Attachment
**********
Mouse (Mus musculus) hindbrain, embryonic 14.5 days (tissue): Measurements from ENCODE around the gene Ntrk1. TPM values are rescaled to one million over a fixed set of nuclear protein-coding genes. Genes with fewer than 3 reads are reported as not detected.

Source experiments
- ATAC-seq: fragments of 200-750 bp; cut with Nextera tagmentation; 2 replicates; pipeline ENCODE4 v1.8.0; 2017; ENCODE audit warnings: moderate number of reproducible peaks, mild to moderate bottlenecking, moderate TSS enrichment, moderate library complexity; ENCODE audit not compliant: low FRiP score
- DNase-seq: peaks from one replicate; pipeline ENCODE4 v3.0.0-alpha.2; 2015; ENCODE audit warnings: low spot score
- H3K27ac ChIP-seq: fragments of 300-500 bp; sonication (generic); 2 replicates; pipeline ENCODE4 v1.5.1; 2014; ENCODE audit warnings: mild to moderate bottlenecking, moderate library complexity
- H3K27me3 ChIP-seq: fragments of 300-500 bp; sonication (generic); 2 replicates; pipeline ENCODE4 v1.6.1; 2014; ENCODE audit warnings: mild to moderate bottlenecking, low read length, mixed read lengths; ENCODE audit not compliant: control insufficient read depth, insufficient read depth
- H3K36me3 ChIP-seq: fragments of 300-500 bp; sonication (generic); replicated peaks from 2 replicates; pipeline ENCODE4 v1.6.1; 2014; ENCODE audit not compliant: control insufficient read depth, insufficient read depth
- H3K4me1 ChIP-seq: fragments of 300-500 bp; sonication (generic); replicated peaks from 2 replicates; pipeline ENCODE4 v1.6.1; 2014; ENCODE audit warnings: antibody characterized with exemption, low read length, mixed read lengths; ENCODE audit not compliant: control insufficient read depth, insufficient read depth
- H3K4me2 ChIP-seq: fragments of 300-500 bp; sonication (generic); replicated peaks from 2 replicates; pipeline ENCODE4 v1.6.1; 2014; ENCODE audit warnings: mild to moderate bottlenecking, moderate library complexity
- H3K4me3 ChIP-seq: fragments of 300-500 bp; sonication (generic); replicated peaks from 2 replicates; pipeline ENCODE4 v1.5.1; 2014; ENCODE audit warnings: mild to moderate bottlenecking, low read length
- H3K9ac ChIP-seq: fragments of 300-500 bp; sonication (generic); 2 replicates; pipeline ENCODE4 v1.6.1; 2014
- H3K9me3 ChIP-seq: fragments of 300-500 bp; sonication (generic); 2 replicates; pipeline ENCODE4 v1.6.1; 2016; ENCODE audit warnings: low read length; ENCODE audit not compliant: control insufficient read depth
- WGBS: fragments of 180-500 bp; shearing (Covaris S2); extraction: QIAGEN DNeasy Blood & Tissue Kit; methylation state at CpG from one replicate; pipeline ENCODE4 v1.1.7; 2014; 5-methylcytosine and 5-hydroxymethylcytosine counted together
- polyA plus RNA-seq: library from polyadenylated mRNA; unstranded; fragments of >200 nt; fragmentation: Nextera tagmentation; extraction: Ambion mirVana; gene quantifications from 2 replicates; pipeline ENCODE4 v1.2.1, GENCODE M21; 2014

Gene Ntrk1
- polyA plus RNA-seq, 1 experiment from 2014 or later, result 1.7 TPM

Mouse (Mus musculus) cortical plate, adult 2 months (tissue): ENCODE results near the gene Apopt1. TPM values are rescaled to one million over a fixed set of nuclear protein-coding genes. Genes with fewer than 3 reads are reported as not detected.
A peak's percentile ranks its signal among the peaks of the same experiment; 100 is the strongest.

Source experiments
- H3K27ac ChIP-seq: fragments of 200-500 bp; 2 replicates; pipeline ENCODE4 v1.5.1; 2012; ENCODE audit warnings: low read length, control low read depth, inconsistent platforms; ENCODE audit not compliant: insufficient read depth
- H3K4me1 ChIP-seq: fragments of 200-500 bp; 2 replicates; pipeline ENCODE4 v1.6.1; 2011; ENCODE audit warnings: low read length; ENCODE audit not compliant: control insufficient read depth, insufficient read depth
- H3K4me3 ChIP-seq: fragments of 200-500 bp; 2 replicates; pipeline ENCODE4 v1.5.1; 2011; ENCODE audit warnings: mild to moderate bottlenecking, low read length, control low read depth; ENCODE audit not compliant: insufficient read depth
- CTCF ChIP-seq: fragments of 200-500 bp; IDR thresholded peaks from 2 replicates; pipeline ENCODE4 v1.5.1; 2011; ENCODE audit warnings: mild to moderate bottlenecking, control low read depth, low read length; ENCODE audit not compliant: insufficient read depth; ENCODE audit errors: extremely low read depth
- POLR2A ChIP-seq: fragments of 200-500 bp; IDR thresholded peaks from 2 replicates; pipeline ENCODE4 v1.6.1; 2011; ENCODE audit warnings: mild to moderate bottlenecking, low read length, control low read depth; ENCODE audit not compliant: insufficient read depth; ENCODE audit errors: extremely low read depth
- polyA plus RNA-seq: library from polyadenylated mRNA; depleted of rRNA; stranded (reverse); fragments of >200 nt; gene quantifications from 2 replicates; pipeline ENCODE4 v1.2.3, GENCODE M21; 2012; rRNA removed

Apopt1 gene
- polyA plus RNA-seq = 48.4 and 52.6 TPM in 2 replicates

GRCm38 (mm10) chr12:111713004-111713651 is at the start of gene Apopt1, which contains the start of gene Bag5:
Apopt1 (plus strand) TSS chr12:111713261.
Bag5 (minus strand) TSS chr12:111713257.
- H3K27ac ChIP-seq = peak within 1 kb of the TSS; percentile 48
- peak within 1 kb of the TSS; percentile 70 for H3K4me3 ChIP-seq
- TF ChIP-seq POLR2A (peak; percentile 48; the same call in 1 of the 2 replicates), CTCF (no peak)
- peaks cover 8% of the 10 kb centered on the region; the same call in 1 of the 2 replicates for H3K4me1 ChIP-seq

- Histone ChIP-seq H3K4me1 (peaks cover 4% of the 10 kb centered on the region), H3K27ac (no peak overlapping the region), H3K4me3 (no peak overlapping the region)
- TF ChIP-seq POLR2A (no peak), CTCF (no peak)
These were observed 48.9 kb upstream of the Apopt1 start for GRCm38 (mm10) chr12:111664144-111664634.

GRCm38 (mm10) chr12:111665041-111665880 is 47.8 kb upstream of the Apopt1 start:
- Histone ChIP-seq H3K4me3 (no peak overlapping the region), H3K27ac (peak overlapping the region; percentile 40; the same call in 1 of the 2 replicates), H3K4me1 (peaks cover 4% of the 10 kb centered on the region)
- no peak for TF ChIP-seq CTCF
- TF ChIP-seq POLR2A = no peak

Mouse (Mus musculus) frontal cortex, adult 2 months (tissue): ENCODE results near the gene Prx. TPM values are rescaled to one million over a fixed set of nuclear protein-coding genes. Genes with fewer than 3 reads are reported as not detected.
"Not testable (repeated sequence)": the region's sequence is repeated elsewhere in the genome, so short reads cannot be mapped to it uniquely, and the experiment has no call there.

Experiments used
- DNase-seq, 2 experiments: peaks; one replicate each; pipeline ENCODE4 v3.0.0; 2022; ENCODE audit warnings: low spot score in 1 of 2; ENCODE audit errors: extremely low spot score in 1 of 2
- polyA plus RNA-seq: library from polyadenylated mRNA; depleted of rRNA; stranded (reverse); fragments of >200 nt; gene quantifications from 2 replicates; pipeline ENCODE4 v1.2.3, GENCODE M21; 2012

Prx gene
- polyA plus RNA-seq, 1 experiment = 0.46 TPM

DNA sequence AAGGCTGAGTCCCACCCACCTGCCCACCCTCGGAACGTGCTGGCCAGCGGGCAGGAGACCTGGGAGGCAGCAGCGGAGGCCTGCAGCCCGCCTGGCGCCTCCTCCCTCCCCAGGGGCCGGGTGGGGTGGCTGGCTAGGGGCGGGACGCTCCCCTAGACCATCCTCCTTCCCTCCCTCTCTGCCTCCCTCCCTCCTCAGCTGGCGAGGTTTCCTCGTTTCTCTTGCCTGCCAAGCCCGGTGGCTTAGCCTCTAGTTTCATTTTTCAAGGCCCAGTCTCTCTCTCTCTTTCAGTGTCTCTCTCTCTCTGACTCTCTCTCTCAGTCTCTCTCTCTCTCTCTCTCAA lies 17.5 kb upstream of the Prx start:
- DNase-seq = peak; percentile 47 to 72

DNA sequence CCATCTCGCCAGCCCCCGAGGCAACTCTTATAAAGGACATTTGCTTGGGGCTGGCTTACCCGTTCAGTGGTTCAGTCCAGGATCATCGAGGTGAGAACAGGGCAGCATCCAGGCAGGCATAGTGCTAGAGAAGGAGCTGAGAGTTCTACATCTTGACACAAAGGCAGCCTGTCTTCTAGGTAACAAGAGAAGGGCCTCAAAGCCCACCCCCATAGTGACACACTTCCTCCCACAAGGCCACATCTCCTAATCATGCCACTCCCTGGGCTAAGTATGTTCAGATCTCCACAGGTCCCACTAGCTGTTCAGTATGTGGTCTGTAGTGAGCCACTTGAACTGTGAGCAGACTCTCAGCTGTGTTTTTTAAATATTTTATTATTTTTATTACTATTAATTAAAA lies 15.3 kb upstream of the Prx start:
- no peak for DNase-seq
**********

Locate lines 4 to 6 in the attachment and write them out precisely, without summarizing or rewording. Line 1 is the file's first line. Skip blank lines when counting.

- DNase-seq: peaks from one replicate; pipeline ENCODE4 v3.0.0-alpha.2; 2015; ENCODE audit warnings: low spot score
- H3K27ac ChIP-seq: fragments of 300-500 bp; sonication (generic); 2 replicates; pipeline ENCODE4 v1.5.1; 2014; ENCODE audit warnings: mild to moderate bottlenecking, moderate library complexity
- H3K27me3 ChIP-seq: fragments of 300-500 bp; sonication (generic); 2 replicates; pipeline ENCODE4 v1.6.1; 2014; ENCODE audit warnings: mild to moderate bottlenecking, low read length, mixed read lengths; ENCODE audit not compliant: control insufficient read depth, insufficient read depth